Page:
Have A Go News newspaper recently published my list of the Top Ten No Tech Travel Accessories that you should have on every trip. They’re also all lightweight and easy to store.
Aquatabs are as close as I get to panic prep packing but because they are easy to tuck in your toiletries bag with other medications they’re worth having if you ever doubt the safety of the water you’re drinking.
Have a Go News is distributed throughout Western Australia to nearly 2000 community centres, recreation centres, supermarkets and more.
So, my Top 10, in no particular order but I must admit the first thing in any of my bags is a pen . . .
Are you a tourist? Are you a local? Are you interested, curious, amazed or attracted to learning more about the oldest living culture on Earth?
Here are my Top 10 Aboriginal Tours and Experiences in Western Australia, a state that stretches across a land that is over 2.5 million square kilometres with the worlds most beautiful beaches, remote deserts and ancient forests:
Six Seasons Tour at Pullman Bunker Bay Resort (see featured image with local Elder Nina Webb showing Tom Parry how to use the guidebook while Pullman Bunker Bay Resort General Manager Leighton Yates watches on).
Camping With Custodians (Pilbara and Kimberley Regions)
Bindjareb Park (Pinjarra, South West Region)
Black Tracks (Kununurra)
Wuddi Cultural Tours and Centre (Dumbleyung, Wheatbelt Region)
Laverton Art Gallery (Laverton, Northern Goldfields)
Nyungar Tours (Perth)
Yamaji Art Gallery (Geraldton, Mid West Region)
Mandjoogoordap Dreaming (Mandurah)
Jacks Story Telling Kojonup (Don’t let Jack tell you the tea is made from bush plants. He gets it from the local supermarket up the road.)
These are experiences for the world to be proud of.
I recently spent a brilliant evening on Radio Melayu chatting about my recent adventures and how we all need to find a way to get packing and escape winter by getting overseas or embracing winter and snuggling into a gorgeous resort down south.
The link below features descriptions for a few of my new favourite things, including Bali’s spectacular new resort the Apurva Kempinski Bali, Hong Kong Star Ferries and markets, Hong Kong Disneyland, Pullman Bunker Bay Resort and amazing airlines for travelling with children, including Malindo Air, Batik Air and Cathay Pacific.
Some of those golden rules about travel are still gold standard today. The featured image for this story comes courtesy of my son Tom who took the photo while I was trying antigravity yoga at Four Seasons Jimbaran, a very safe and very luxurious resort in Bali.
Travel should increase your sense of daring but not heighten your sense of stupidity. When we travel we should do things outside our comfort zone but not at the risk of needing a helicopter medical evacuation.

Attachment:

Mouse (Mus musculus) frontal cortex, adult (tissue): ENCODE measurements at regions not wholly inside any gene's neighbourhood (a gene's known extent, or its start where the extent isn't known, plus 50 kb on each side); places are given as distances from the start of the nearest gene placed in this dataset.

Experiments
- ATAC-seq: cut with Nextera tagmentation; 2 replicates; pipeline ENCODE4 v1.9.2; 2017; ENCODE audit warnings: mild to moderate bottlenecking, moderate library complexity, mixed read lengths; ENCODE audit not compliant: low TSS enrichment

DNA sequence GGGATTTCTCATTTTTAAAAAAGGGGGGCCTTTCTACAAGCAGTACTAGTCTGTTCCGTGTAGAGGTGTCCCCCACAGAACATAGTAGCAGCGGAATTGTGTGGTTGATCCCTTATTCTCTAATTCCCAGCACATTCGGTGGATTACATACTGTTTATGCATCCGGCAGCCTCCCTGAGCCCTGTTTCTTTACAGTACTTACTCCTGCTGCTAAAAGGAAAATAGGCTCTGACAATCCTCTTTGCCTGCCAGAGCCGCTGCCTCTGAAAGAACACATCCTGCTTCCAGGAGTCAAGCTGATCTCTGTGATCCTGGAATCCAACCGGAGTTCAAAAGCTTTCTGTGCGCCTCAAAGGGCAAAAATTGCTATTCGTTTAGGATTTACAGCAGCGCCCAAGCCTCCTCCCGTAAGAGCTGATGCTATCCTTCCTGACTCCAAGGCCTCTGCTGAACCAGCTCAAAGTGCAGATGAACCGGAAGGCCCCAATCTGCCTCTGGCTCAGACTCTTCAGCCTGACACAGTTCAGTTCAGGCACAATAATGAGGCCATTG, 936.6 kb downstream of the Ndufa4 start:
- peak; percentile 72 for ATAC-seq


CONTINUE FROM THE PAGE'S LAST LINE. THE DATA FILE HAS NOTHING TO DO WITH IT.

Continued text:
Similar to the choices we make when we travel, we need to consider what we travel with. These days it’s the SIM cards, power banks, cables and chords to provide the life support systems for your phone which carries the apps, emails and photos of everything you need. Or does it?
Back in the day, but still for me today, I have a standard list of ten things ready to go in my favourite bag. I know they’re there if I need them and none of them need charging.
Pen – Even if it’s just to complete the arrival card while you’re flying, it’s worth it.
Alcohol swab – not to suck on if the bar prices are too high but for any scratch you get, particularly if you’re doing a bit of trekking. Light to carry and easy to store in a pocket or wallet, just a quick wipe and you know that you’ve cleaned your little wound. Also handy if you really need to touch a dodgy tap or door handle.
Bags – Little zip lock bags and scrunched up shopping bags may be frowned upon these days but they have endless valuable uses when you travel. They’re a quick and easy sick bag, storage for a phone if you’re heading near water, you can store wet clothes and unexpected things you’ve bought and you can safely store those stolen buffet breakfast items.
Aquatabs – This is as close as I get to doomsday prepping when I travel but given they are light and easy to store it’s not like I’m stocking up on cartons of tomato soup for a nuclear winter. If you get caught without a safe water supply these little tablets can save you and whoever you are travelling with. In not much more time than it takes to dissolve, they turn a dodgy water source into a lifesaver.
Safety Pin – This will make you look more presentable if you bust a button or zip and you can use it to carefully scratch at a splinter.
Hard copy – Yes you’ve got all your passport copies, itineraries and bookings in your phone but what happens if the phone can’t save you because it’s broken or stolen? Save yourself by having copies (in a zip lock bag of course) and put them in the bottom of your bag hopefully never to be needed but they won’t take up any weight or space. Countries like South Africa will want to see hard copies of travel documents, particularly if you’re travelling with a child.
Tissues – Remember Elaine in Seinfeld being caught in a toilet with no paper and the lady in the next cubicle saying, “I haven’t got a square to spare.” Last year in Italy I found myself in a cubicle with no paper and lets just say it was too late to back out of that situation. Thankfully I remembered that in my little day bag I have a couple of tissues (in a zip lock bag of course) for that unexpected sneeze …. or worse.
Spare glasses – If you need glasses you need to take a spare pair. Why travel to see the sights if you can’t see the sights?
Cut up photos in envelopes – This isn’t a dad joke bit it is the dad traveller in me. When tech fails and there’s a flight delay or other unexpected period of boredom, a few envelopes that have got cut up photocopies of photos make great jigsaw puzzles and keep young minds occupied for precious minutes. Again, they’re light and easy to store.